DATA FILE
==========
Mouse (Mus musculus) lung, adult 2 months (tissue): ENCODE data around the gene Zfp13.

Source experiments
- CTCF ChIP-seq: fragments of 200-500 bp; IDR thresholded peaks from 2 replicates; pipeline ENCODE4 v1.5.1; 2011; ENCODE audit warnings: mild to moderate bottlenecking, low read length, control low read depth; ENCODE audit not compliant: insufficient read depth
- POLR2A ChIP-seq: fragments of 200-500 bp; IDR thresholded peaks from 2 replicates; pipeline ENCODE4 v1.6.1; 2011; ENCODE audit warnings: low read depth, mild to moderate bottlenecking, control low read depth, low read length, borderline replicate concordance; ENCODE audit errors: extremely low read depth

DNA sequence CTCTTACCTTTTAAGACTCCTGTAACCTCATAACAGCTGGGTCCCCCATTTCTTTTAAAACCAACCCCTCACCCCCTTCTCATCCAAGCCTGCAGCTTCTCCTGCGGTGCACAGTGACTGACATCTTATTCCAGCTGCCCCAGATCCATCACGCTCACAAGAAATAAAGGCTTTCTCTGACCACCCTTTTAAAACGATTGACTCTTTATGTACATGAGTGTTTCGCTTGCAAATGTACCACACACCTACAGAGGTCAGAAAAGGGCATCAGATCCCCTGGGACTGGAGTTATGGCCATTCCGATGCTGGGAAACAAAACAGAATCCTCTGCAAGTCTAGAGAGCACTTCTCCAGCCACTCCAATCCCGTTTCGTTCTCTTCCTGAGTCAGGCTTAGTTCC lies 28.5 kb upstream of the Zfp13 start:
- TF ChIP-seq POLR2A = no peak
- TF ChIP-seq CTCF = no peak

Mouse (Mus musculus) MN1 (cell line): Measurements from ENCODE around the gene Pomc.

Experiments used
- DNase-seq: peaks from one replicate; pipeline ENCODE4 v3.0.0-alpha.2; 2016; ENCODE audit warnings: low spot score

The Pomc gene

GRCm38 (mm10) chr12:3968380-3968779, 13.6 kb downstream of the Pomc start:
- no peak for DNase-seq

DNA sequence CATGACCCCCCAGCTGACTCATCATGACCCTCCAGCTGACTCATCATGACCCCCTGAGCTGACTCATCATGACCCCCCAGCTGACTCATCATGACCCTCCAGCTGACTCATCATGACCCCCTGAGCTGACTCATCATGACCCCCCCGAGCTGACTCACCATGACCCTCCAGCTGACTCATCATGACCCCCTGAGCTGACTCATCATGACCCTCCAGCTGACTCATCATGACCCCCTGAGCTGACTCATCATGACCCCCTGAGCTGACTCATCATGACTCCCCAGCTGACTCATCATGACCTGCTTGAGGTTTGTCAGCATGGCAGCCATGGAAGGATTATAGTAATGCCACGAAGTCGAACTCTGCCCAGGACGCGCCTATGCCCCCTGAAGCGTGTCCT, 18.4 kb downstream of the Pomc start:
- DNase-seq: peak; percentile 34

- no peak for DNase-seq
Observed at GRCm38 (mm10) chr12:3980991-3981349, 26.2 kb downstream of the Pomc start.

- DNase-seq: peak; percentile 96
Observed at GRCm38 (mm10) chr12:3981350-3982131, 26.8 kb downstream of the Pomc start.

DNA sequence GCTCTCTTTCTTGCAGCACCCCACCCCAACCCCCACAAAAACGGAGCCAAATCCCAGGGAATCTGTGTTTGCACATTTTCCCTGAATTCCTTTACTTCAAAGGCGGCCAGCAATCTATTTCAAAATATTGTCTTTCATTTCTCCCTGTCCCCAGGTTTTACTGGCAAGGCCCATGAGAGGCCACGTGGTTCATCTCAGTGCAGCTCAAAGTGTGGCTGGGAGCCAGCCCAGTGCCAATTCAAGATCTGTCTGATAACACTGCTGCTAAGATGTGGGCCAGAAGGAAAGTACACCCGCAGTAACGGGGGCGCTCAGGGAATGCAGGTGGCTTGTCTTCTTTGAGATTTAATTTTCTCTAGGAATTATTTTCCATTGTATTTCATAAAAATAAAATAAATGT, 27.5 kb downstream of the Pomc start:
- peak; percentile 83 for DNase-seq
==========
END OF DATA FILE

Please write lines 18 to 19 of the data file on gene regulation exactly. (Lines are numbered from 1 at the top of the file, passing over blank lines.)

- DNase-seq: peak; percentile 96
Observed at GRCm38 (mm10) chr12:3981350-3982131, 26.8 kb downstream of the Pomc start.